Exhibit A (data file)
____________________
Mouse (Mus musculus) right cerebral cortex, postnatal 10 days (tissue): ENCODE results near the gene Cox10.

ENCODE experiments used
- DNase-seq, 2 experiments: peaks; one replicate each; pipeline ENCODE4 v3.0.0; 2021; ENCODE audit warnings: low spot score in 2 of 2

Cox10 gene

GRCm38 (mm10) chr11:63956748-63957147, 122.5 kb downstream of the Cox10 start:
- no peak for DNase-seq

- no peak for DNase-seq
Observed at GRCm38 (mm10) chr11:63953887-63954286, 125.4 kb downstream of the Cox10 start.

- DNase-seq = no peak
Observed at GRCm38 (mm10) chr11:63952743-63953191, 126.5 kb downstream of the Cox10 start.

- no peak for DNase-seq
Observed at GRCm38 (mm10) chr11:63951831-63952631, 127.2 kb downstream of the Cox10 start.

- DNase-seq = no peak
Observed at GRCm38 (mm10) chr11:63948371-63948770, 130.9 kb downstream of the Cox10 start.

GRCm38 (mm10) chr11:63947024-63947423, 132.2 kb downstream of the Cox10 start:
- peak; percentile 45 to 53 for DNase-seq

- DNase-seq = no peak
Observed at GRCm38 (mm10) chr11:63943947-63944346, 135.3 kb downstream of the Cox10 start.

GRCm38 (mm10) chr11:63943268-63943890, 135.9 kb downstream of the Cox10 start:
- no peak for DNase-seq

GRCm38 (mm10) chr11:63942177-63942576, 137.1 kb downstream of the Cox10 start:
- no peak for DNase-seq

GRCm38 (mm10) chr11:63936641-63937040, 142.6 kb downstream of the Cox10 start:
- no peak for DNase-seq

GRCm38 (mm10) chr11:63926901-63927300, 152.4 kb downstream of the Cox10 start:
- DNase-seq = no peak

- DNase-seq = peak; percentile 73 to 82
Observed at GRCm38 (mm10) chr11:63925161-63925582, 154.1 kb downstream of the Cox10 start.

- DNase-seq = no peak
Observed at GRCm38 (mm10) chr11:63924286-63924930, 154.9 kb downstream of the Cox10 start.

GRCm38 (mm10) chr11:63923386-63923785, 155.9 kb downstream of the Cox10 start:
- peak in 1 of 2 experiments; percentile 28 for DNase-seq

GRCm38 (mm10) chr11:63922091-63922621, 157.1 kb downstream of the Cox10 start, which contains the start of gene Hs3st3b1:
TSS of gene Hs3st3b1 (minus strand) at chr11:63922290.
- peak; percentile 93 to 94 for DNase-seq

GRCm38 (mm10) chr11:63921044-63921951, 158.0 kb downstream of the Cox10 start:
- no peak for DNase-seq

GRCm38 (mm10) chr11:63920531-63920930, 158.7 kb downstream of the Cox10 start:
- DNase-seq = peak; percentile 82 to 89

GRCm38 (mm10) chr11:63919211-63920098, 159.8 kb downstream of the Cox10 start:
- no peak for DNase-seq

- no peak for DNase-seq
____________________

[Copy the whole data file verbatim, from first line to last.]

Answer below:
Mouse (Mus musculus) right cerebral cortex, postnatal 10 days (tissue): ENCODE results near the gene Cox10.

ENCODE experiments used
- DNase-seq, 2 experiments: peaks; one replicate each; pipeline ENCODE4 v3.0.0; 2021; ENCODE audit warnings: low spot score in 2 of 2

Cox10 gene

GRCm38 (mm10) chr11:63956748-63957147, 122.5 kb downstream of the Cox10 start:
- no peak for DNase-seq

- no peak for DNase-seq
Observed at GRCm38 (mm10) chr11:63953887-63954286, 125.4 kb downstream of the Cox10 start.

- DNase-seq = no peak
Observed at GRCm38 (mm10) chr11:63952743-63953191, 126.5 kb downstream of the Cox10 start.

- no peak for DNase-seq
Observed at GRCm38 (mm10) chr11:63951831-63952631, 127.2 kb downstream of the Cox10 start.

- DNase-seq = no peak
Observed at GRCm38 (mm10) chr11:63948371-63948770, 130.9 kb downstream of the Cox10 start.

GRCm38 (mm10) chr11:63947024-63947423, 132.2 kb downstream of the Cox10 start:
- peak; percentile 45 to 53 for DNase-seq

- DNase-seq = no peak
Observed at GRCm38 (mm10) chr11:63943947-63944346, 135.3 kb downstream of the Cox10 start.

GRCm38 (mm10) chr11:63943268-63943890, 135.9 kb downstream of the Cox10 start:
- no peak for DNase-seq

GRCm38 (mm10) chr11:63942177-63942576, 137.1 kb downstream of the Cox10 start:
- no peak for DNase-seq

GRCm38 (mm10) chr11:63936641-63937040, 142.6 kb downstream of the Cox10 start:
- no peak for DNase-seq

GRCm38 (mm10) chr11:63926901-63927300, 152.4 kb downstream of the Cox10 start:
- DNase-seq = no peak

- DNase-seq = peak; percentile 73 to 82
Observed at GRCm38 (mm10) chr11:63925161-63925582, 154.1 kb downstream of the Cox10 start.

- DNase-seq = no peak
Observed at GRCm38 (mm10) chr11:63924286-63924930, 154.9 kb downstream of the Cox10 start.

GRCm38 (mm10) chr11:63923386-63923785, 155.9 kb downstream of the Cox10 start:
- peak in 1 of 2 experiments; percentile 28 for DNase-seq

GRCm38 (mm10) chr11:63922091-63922621, 157.1 kb downstream of the Cox10 start, which contains the start of gene Hs3st3b1:
TSS of gene Hs3st3b1 (minus strand) at chr11:63922290.
- peak; percentile 93 to 94 for DNase-seq

GRCm38 (mm10) chr11:63921044-63921951, 158.0 kb downstream of the Cox10 start:
- no peak for DNase-seq

GRCm38 (mm10) chr11:63920531-63920930, 158.7 kb downstream of the Cox10 start:
- DNase-seq = peak; percentile 82 to 89

GRCm38 (mm10) chr11:63919211-63920098, 159.8 kb downstream of the Cox10 start:
- no peak for DNase-seq

- no peak for DNase-seq